SCOTUS Uncertainty Deters Innovation

Philip Betbeze, for HealthLeaders Media , June 15, 2012

What's the price of regulatory uncertainty? Nobody knows for sure. But it's high. As leaders in the healthcare industry wait and wonder what the Supreme Court is going to decide about the Affordable Care Act, a casualty of the uncertainty is innovation.

Despite the acrimonious nature of attempts to fix the fact that healthcare costs too much, is unevenly distributed, and hurts too many people, disagreement on how to make repairs stems from the how, not the why. Let me explain.

Very few people, even those in the industry itself, will dispute that healthcare doesn't provide the value it should, and that people and organizations pay way too much for it. It needs to be fixed. But because healthcare is already so highly regulated and dependent on government reimbursement and regulatory decisions, the endless tug-of-war over the how prevents much of the work on the why.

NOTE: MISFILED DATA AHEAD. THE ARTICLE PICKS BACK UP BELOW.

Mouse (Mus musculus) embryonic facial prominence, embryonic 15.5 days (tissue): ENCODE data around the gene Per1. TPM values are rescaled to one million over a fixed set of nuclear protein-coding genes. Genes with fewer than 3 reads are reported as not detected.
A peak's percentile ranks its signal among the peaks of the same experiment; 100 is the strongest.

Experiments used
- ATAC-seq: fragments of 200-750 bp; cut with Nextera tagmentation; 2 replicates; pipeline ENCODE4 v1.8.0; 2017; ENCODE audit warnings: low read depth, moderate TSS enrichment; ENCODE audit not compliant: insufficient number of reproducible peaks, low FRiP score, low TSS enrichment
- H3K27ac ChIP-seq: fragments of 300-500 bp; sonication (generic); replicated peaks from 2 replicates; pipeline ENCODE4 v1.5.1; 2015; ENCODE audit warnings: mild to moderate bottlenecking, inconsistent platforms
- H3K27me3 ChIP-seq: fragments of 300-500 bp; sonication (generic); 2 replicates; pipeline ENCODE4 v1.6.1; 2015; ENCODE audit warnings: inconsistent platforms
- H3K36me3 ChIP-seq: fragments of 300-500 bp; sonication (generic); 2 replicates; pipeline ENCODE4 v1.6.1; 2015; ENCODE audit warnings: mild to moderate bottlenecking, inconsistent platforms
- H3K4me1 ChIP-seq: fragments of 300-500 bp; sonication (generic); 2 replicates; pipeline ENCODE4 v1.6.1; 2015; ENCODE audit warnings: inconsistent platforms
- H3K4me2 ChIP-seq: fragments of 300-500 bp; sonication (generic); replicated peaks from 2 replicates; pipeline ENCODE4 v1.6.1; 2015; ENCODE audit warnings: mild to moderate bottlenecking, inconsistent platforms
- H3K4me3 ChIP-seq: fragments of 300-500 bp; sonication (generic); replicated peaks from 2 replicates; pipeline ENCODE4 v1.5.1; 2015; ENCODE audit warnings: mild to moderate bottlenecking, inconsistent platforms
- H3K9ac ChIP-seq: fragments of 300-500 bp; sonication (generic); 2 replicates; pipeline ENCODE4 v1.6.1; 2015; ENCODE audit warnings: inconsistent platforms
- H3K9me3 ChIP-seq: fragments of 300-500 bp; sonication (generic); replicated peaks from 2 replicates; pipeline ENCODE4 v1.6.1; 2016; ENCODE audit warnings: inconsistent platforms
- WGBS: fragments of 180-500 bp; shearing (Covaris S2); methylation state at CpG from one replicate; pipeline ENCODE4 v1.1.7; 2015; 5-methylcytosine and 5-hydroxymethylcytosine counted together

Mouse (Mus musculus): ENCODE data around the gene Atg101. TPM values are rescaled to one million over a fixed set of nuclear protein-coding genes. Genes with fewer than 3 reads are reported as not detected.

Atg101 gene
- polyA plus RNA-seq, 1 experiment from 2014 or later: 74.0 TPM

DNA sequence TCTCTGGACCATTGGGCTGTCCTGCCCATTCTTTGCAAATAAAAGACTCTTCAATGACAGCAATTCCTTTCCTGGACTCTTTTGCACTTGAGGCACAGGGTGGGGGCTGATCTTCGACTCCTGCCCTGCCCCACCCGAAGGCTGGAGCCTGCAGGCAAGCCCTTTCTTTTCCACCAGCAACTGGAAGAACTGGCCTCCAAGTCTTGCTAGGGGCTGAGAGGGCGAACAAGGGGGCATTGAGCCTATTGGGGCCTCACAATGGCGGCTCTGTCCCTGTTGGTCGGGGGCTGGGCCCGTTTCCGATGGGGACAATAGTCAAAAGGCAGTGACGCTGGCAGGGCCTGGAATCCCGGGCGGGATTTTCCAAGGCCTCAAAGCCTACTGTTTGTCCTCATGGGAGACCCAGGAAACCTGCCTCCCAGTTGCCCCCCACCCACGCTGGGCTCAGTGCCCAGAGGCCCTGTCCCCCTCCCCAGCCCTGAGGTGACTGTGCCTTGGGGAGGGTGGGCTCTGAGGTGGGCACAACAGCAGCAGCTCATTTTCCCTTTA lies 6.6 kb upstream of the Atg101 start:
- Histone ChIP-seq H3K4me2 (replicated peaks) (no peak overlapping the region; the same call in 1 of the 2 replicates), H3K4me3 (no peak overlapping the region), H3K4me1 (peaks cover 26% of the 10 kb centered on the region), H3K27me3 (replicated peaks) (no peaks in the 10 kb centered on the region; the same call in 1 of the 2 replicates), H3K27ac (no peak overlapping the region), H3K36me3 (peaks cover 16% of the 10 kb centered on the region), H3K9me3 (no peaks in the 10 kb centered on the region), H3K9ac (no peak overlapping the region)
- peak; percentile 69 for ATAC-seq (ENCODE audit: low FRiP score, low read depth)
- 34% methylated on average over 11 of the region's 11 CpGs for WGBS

It's tough to get traction when the fixes never get the chance to be fully implemented because the fight over policy is never really over. Especially this time, where despite the passage of a labyrinthine omnibus law—which I'm convinced nobody has read in its entirety—we still don't have a resolution, because the Supreme Court decided to weigh in on the constitutionality of key parts of the law.

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2 comments on "SCOTUS Uncertainty Deters Innovation"

M Cylkowski (6/19/2012 at 3:27 PM)
Phil, you might need a course in critical thinking. Your premises and conclusions support a fallacious argument. SCOTUS is not the cause. After years of Healthcare doing nothing, now it's SCOTUS causing a pause in innovation? I don't think so.

s bren (6/15/2012 at 2:28 PM)
Weak and ineffective argument Casting the "regulatory inhibition" net of stultifying regulations wiping out innovation is an inapprotiate expectation of SCOTUS. Regulation is subordinate to and the responsibilty of the President. SCOTUS is peer to Congress and the President and our last defense against tyranny. The President is solely accountable for the regulatory morrass, not SCOTUS, not Congress.




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